Almost everything will work again if you unplug it for a few minutes… including you.
These past few months have been a constant struggle to find balance between work and relaxation. When juggling multiple jobs, self-care is oftentimes the first item to get dismissed on days when there simply aren’t enough hours. Why take time to practice yoga, meditate, or de-stress when that precious hour could be used to get “real” work done?
This kind of mindset is where our modern society fails us; emphasis is put on working hard for our achievements yet we tend to forget that much like Newton’s third law of physics, with every action there is an equal and opposite reaction, with every stressful event there should be an equal and opposite moment of restoration. Whether it be alone time, meditation, a yoga class, or even a retreat is up to you, but it is essential to make the time for your overall well-being and even productivity. When these daily doses of relaxation are missed, the stress and tension builds up and ultimately you begin to lose motivation as your will-power is depleted. No matter how diligent you are, eventually you will burn out. That is exactly what happened to me leading up to the Spring into Summer retreat – a July yoga and music escape in the soothing landscape of the Green Mountain State.
One of my favorite quotes by Anne Lamott is, “Almost everything will work again if you unplug it for a few minutes… including you.” Needless to say, in the middle of a jam-packed summer full of deadlines, exams, and non-stop work, when the time came to head to Vermont I was more than ready to escape the hectic city life and take the weekend for myself to reset and restore.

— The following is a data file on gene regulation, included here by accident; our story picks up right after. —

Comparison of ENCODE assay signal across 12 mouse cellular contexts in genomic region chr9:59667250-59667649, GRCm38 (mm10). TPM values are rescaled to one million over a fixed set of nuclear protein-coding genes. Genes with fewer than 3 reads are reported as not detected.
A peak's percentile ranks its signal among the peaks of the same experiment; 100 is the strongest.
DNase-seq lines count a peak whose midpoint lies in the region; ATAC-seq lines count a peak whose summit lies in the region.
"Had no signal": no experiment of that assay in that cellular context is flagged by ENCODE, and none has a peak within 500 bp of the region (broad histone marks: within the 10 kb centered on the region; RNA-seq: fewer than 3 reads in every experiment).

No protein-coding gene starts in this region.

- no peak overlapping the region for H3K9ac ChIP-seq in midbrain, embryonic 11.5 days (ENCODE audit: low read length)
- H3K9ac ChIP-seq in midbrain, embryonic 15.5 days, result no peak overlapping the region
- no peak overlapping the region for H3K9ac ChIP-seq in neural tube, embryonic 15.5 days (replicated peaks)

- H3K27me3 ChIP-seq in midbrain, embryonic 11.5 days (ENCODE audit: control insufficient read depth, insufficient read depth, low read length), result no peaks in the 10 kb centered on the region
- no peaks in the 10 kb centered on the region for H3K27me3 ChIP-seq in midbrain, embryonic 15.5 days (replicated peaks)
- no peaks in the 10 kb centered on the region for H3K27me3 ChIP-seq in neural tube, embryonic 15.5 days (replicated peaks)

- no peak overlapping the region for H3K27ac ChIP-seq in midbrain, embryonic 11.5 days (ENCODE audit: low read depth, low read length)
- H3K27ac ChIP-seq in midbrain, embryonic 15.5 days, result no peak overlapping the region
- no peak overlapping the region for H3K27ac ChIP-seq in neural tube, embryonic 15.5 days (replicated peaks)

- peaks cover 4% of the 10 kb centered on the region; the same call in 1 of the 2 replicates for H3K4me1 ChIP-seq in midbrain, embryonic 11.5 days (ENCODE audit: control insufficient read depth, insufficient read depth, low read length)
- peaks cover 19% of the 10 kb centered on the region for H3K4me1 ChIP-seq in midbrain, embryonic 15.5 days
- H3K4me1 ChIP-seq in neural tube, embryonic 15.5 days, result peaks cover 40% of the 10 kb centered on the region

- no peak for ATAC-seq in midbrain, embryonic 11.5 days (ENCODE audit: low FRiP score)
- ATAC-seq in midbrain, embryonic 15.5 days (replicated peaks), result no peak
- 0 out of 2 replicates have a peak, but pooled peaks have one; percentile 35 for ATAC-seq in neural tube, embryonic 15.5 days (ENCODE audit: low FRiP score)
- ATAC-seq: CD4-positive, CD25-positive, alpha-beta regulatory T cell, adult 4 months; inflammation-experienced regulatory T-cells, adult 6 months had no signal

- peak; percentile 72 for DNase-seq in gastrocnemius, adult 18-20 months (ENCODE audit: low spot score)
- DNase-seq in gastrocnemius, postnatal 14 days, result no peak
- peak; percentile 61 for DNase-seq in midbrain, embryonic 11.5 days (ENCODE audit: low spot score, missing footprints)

In preparation for the retreat, Karma Longtin, one of the yogis co-hosting the weekend getaway, had asked us to set a goal for the trip. I decided that my focus would be to take Anne Lamott’s advice and to unplug for a few days. Instead of stressing about work, I would focus on mindfulness by surrendering to the present moment and observing all my surroundings. My intention was set and I knew the upcoming days would be solely to let loose, live in the present, and temporarily forget about the world I was leaving behind.
When the day came to start our journey to Plymouth, Vermont, I was surprised at how I was finally able to forget about my prior obligations and surrender to the current moment to begin my mindfulness practice. It was a foggy and chilly day. Mountains lined either side of the road, and I took them all in as far as the eye could see, observing how they expanded across the horizon and faded into the distance. In the midst of the calm and stable mountains, I have always found a wonderful place to pause and reflect.
Good Commons, the retreat venue in Plymouth, was only a few short hours away from Boston. Upon entering the quaint white wooden historic building that awaited us at the end of a steep mountain road, I was immediately greeted with a warm, welcoming hug by the owner and founder, Tesha. Hot chaga mushroom tea with lavender, and squash topped with babaghanoush were set out in preparation for our arrival. The delectable smell of the tea filled the room, hinting at the experiences to come and inviting me to make myself at home. Little did I know, that Tesha and her sous-chef Marissa’s excellent specialty cooking would be one of the main highlights of the trip.
Once everyone arrived, we gathered for our first yoga class which was aimed to get our bodies moving and work out any kinks that may have developed on our way to the retreat. The teachers, Rachel Barringer and Karma , beautifully complemented each other. Karma has over a decade of teaching experience and leads a comforting, restorative style class with hands-on assists that you wish would last forever. In perfect contrast, Rachel works to challenge you and uses her wide range of expertise in yoga, circus training, aerialism and contortion to help build strength and teach you proper form.